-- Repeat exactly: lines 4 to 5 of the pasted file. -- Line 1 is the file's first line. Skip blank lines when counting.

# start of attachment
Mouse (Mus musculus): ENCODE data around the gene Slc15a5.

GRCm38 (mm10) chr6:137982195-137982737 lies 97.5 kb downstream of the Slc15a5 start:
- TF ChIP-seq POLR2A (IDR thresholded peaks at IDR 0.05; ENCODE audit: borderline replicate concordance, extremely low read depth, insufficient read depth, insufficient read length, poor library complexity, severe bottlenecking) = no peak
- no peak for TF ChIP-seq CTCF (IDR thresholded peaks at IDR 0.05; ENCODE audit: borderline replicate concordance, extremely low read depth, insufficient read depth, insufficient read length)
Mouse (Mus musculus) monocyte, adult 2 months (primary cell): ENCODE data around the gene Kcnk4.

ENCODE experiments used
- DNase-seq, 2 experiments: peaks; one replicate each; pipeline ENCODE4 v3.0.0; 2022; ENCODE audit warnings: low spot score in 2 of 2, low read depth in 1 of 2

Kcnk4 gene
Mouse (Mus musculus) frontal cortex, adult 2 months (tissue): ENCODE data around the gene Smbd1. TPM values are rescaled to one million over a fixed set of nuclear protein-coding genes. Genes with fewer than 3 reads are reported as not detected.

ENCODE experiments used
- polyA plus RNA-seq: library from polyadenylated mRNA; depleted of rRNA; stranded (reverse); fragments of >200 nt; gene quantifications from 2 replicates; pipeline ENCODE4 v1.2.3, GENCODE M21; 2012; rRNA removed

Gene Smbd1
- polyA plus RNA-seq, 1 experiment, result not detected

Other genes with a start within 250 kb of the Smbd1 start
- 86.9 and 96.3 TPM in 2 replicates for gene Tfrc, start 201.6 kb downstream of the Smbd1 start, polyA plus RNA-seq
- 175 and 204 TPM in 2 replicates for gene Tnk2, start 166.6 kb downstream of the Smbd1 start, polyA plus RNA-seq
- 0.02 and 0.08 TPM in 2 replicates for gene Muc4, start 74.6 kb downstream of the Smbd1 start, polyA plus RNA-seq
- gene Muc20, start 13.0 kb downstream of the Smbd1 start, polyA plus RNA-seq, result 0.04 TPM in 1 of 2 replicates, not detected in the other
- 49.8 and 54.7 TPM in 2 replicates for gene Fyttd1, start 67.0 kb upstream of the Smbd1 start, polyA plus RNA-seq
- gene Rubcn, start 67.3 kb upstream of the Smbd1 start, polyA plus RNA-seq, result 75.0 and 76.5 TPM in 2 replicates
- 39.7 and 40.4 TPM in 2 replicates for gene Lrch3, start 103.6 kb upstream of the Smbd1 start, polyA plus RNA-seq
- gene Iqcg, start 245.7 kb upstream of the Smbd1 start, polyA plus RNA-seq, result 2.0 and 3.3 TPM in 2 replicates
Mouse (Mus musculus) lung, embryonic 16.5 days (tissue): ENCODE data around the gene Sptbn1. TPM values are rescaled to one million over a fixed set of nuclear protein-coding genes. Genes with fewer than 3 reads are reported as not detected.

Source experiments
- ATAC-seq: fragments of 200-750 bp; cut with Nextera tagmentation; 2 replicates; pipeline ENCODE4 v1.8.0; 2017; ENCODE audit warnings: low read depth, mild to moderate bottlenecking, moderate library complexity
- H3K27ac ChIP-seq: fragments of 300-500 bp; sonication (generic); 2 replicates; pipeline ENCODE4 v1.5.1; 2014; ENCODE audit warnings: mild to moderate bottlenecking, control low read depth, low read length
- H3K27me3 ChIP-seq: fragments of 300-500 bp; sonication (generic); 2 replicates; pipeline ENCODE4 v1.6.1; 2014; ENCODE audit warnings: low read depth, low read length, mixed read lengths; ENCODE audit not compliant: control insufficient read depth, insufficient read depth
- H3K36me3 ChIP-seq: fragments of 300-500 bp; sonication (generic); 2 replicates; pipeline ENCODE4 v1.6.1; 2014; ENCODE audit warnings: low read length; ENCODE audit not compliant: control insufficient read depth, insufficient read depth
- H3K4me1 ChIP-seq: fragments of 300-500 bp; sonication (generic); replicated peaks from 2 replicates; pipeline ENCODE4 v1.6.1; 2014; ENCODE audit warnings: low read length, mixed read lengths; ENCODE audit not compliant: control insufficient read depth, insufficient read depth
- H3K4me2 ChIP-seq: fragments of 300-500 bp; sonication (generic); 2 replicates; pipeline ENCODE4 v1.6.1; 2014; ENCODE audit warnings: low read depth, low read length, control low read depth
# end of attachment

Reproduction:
- no peak for TF ChIP-seq CTCF (IDR thresholded peaks at IDR 0.05; ENCODE audit: borderline replicate concordance, extremely low read depth, insufficient read depth, insufficient read length)
Mouse (Mus musculus) monocyte, adult 2 months (primary cell): ENCODE data around the gene Kcnk4.